If a responsible pathogen is isolated, the antibiotics can be changed to give optimal treatment to the specific pathogen. Antibiotic treatment should be continued for a minimum of 7 days; many specialists continue treatment for at least 10 to 14 days if an isolate is recovered in blood culture. Often, antibiotics are continued until there is evidence of bone marrow recovery (i.e., neutrophil count > 500/m3). In cases in which neutropenia is predicted to be prolonged, afebrile patients may have antibiotics stopped and are closely observed.

Patient Afebrile, No Etiology Found

The management of these patients is difficult because no infectious disease process has been documented. Patients who are afebrile and who have an absolute neutrophil count of more than 500/m3 may have their antibiotics discontinued. In persistently neutropenic children, there has been an effort to divide patients into low-risk and high-risk categories. Children are considered at low risk if they lack ongoing signs of sepsis, chills, hypotension, severe mucositis, and have a neutrophil count of more than 100/m3. In these children, antibiotics may be stopped when the child is afebrile for about 1 week. A small number of studies have suggested

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that the antibiotic can be changed to oral cefixime and the child monitored closely. It should be noted that these studies involving the use of oral antibiotics often took place with the patients remaining as inpatients for close monitoring. Children who are labeled at high risk (i.e., those with continued absolute neutropenia or mucositis, or in whom follow-up cannot be guaranteed) are continued on intravenous antibiotics until the resolution of neutropenia.

Continued Fever without Etiology

Patients who continue to have fever without obvious etiology present the most difficult management dilemma. The most important management principal in these patients is continued evaluation with physical examination, blood cultures, and radiographic studies. Because systemic fungal infections can be associated with negative blood cultures and may present with progressive intracranial, sinus, or pulmonary disease, these areas should be closely monitored. Examination of the oropharynx for viral lesions caused by either herpes simplex virus or cytomegalovirus is important. Children with persistent fever and neutropenia are often treated for 2 weeks, with a complete reevaluation at that time. In certain situations, it has been suggested that if the patient remains clinically stable with no evidence of progressive infectious disease, antibiotics may be discontinued under close observation.

Specific Clinical Entities in Fever and Neutropenia

Hepatosplenic Candidiasis

Etiology

An important clinical entity in the patient with fever and neutropenia is hepatosplenic candidiasis. Hepatosplenic candidiasis represents a disseminated candidal infection, with the liver and spleen being the primary sites affected. All species of candida have been reported to cause this condition. The major risk factor is prolonged neutropenia. Of note, most affected patients become symptomatic only after recovery of their neutrophil count.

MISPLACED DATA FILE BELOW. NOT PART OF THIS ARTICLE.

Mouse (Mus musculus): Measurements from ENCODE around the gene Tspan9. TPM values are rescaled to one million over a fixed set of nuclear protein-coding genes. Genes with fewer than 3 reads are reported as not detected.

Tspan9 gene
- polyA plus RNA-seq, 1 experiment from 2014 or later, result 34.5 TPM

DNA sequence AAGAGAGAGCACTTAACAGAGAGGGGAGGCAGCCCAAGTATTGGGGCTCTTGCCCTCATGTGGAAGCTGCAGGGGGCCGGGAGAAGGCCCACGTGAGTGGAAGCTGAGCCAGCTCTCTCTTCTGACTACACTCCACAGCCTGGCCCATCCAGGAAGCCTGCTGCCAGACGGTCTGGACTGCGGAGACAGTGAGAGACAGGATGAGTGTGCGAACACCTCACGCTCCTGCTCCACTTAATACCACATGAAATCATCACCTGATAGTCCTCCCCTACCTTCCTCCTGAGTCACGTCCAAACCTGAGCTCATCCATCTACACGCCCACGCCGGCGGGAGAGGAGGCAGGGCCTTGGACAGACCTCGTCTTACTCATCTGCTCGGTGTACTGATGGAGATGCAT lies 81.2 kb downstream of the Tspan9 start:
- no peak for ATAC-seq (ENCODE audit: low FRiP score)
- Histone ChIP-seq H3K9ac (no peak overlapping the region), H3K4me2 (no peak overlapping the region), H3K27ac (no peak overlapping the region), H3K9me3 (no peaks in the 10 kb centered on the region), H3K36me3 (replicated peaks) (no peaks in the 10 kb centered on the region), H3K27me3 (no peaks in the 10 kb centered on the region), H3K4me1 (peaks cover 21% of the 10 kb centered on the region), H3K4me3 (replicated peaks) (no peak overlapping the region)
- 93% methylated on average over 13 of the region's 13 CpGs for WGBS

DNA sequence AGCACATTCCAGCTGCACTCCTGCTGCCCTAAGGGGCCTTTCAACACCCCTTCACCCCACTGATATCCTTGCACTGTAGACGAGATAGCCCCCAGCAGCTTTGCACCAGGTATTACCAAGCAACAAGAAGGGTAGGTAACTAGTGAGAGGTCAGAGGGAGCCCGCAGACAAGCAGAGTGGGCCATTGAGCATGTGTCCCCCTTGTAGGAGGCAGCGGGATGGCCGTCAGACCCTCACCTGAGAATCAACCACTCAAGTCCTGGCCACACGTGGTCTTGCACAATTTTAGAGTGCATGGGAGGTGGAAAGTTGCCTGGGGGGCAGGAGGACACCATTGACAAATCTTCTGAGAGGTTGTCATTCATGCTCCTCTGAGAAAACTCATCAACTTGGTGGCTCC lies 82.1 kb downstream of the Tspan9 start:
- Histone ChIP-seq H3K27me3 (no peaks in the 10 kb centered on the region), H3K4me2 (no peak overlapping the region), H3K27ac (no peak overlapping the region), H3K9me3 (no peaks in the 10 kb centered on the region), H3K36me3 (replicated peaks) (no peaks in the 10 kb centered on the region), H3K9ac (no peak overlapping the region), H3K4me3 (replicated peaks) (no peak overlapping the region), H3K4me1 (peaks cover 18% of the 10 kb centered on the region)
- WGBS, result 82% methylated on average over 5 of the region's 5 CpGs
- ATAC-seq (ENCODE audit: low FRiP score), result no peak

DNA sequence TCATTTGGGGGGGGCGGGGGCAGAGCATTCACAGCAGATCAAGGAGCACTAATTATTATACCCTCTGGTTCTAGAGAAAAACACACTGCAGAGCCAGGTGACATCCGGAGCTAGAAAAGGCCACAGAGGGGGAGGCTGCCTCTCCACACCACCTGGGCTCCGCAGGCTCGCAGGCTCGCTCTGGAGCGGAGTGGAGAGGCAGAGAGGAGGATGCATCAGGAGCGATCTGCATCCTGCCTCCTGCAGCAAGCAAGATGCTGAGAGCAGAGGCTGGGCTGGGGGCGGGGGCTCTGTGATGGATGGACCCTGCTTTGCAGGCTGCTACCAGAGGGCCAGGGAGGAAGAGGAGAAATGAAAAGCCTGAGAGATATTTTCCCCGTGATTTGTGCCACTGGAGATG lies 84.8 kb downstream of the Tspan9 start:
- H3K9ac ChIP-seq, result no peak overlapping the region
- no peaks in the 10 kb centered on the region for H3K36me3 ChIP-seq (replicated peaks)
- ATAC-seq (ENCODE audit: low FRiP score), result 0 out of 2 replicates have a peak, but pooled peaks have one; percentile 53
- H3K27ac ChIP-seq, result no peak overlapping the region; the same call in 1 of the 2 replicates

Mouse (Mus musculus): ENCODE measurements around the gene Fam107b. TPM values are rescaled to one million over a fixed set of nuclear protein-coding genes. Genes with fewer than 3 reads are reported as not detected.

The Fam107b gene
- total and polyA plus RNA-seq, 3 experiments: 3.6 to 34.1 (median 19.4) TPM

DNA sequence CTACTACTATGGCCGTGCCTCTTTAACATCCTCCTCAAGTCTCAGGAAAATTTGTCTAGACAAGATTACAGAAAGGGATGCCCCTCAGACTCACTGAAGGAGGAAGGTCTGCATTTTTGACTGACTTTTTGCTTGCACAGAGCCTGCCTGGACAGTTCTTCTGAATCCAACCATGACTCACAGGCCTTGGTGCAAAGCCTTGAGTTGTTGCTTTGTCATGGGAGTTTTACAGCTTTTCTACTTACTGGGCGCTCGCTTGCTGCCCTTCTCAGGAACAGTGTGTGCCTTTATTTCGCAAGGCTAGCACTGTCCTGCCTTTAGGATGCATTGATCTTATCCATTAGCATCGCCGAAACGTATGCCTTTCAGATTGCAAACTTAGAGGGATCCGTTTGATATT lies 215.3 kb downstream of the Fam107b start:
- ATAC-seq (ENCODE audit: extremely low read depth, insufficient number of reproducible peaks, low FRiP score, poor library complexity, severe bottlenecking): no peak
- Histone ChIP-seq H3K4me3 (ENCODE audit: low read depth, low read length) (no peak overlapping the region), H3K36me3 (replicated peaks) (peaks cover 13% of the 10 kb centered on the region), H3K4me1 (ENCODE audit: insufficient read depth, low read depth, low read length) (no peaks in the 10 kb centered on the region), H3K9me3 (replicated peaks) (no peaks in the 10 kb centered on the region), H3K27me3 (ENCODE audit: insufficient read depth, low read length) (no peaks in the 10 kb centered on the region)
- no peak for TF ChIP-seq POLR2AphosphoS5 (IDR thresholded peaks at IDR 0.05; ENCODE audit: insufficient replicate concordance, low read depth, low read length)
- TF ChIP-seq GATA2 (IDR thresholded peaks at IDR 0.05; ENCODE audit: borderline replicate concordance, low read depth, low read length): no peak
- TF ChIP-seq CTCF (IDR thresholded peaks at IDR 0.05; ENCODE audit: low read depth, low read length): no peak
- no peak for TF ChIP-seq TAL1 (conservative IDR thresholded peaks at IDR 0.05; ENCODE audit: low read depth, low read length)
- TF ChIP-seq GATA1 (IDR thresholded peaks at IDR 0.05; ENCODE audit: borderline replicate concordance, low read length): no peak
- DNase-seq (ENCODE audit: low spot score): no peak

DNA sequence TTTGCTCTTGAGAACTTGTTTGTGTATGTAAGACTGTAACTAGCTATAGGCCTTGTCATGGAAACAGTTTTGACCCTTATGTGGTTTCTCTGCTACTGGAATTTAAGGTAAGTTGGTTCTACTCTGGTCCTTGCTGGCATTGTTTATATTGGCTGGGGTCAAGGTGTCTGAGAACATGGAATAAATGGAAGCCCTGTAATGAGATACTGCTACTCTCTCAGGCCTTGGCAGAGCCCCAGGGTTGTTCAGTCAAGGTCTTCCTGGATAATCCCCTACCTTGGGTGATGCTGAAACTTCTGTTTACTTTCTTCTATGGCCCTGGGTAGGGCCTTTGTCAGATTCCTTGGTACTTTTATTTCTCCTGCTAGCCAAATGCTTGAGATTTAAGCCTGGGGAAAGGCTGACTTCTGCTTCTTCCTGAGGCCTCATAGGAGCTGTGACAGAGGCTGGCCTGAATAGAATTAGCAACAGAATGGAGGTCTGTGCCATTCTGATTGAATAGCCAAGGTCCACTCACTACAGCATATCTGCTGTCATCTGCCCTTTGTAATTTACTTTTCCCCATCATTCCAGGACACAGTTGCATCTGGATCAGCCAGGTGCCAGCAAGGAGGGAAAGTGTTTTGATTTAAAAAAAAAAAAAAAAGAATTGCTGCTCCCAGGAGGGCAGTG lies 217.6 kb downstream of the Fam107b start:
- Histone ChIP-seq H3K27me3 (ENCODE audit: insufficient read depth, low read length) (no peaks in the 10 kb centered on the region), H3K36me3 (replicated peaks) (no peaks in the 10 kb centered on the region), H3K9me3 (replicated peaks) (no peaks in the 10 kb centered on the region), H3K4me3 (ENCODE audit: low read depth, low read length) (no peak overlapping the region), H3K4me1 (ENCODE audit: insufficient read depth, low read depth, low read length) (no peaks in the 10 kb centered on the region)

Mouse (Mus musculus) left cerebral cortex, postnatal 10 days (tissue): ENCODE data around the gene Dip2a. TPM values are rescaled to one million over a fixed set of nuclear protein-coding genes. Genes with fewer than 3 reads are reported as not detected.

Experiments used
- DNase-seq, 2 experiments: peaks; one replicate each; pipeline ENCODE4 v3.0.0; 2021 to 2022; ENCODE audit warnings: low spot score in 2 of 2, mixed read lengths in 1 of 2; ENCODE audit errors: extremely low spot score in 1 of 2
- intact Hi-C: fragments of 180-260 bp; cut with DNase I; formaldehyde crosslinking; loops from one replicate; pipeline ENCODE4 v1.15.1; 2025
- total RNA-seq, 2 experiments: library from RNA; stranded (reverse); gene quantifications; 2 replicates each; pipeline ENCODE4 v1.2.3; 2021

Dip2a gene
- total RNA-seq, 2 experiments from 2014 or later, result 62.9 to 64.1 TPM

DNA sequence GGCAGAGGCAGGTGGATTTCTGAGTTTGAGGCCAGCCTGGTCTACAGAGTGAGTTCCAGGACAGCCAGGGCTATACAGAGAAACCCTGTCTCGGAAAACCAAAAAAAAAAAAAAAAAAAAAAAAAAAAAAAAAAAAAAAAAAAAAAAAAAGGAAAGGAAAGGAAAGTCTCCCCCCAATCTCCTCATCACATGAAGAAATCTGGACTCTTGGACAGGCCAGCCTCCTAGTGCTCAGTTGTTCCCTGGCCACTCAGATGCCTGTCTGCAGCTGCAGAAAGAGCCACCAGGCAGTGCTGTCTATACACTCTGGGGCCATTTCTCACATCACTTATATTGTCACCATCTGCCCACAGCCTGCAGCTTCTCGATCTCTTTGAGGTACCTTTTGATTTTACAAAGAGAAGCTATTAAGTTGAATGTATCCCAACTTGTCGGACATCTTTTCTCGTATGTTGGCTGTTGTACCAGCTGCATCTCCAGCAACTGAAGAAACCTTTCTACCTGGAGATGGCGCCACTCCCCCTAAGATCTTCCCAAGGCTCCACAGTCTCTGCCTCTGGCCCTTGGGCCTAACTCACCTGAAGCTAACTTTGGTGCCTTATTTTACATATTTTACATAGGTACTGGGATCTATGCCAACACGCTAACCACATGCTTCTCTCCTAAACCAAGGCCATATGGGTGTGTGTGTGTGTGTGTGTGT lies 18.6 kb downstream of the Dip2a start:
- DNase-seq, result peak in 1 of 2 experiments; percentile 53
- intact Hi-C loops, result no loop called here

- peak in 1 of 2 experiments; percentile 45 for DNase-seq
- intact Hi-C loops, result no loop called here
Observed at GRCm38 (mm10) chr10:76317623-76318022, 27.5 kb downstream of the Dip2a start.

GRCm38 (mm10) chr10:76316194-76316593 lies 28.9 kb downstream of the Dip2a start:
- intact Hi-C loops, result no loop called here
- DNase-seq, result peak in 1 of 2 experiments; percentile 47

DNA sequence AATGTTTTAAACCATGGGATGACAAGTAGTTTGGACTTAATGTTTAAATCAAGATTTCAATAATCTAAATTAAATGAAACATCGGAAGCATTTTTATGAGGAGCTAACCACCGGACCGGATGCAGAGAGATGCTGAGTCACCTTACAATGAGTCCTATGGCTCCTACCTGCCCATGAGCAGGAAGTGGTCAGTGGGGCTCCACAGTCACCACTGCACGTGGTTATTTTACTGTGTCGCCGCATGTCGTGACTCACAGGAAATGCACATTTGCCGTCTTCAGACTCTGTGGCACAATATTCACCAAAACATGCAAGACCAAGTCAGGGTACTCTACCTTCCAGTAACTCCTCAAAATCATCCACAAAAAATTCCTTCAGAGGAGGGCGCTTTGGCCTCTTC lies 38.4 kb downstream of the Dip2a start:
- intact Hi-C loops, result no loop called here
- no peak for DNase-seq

Presentation

Patients present with persistent fever and abdominal distention and pain. Blood cultures, as in the case of most fungal infections in this patient population, remain negative. Patients often have elevated transaminase and alkaline phosphatase levels.

Diagnosis

Diagnosis is by CT or magnetic resonance imaging of the abdomen, which shows numerous hepatosplenic lesions. Biopsy of these lesions is positive in more than 80% of cases.

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Management

Treatment is prolonged antifungal therapy. Antifungal treatment should continue until there is radiographic resolution of lesions.

Typhlitis

Etiology

Typhlitis is also known as neutropenic enterocolitis. Often localized to the cecum, it is associated with profound neutropenia in a patient with underlying malignancy. Affected patients often have absolute neutropenia, fever, abdominal pain, and distention. Gastrointestinal bleeding is frequently seen. The pathogenesis of typhlitis remains unknown. Chemotherapy is thought to damage the mucosa of the bowel and predispose it to bacterial overgrowth injury. Bacterial overgrowth can lead to invasion of the mucosa and even breakthrough bacteremia. A variety of pathogens have been cultured from the blood in patients with typhlitis, including Pseudomonas species,Staphylococcus aureus, enteric gram-negative organisms, anaerobes, and viridans streptococci. Fungal pathogens are also thought to be involved in the pathogenesis of typhlitis; common isolates include Candida and Aspergillus species.

Presentation

Patients with typhlitis typically have a history of prolonged neutropenia. Abdominal pain and distention are prominent symptoms.

Diagnosis

Definitive diagnosis requires biopsy of the bowel, which shows focal hemorrhage, ulceration, and intramural edema. Because physicians are often reluctant to perform bowel biopsy in a patient so critically ill, CT has been increasingly used in patients with suspected typhlitis. Findings on CT include thickening of the bowel and accumulation of peritoneal fluid.

Management

Management of typhlitis includes intensive supportive care, including parenteral nutrition. It is traditional that broad-spectrum antimicrobial agents be given to such patients, including antibiotics with efficacy against resistant gram-negative organisms, AHS, and fungi. Surgical management is done in extreme cases, although most surgeons believe that patients who require surgery for typhlitis face a very grim prognosis. Resolution of underlying neutropenia is a major factor in recovery.

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Selected Readings

Elting LS, Rubenstein EB, Rolston K, et al. Outcome of bacteremia in patients with cancer and neutropenia: observation from two decades of epidemiological and clinical trials. Clin Infect Dis 1997;25(2):247–259.

Hughes WT, Armstrong D, Bodey GP, et al. 2002 Guidelines for the use of antimicrobial agents in neutropenic patients with cancer. Clin Infect Dis 2002;34(6):730–751.

Katz JA, Wagner ML, Gresik MV, et al. Typhlitis: an 18 year experience and post-mortem review. Cancer 1990;65(4):1041–1047.

Kauffman CA. Fungal infections. Infect Med 2003;20:424–436.

Sallah S, Semelka RC, Wehbie R, et al. Hepatosplenic candidiasis in patients with acute leukaemia. Br J Haematol 1999;106(3):697–701.

Tunkel AR, Sepkowitz KA. Infections caused by viridans streptococci in patients with neutropenia. Clin Infect Dis 2002;34(11):1524–1529.

Walsh TJ, Pappas P, Winston D. et al. Voriconazole compared with liposomal amphotericin B for empirical antifungal therapy in patients with neutropenia and persistent Fever. N Engl of Med 2002;346(4):225–234.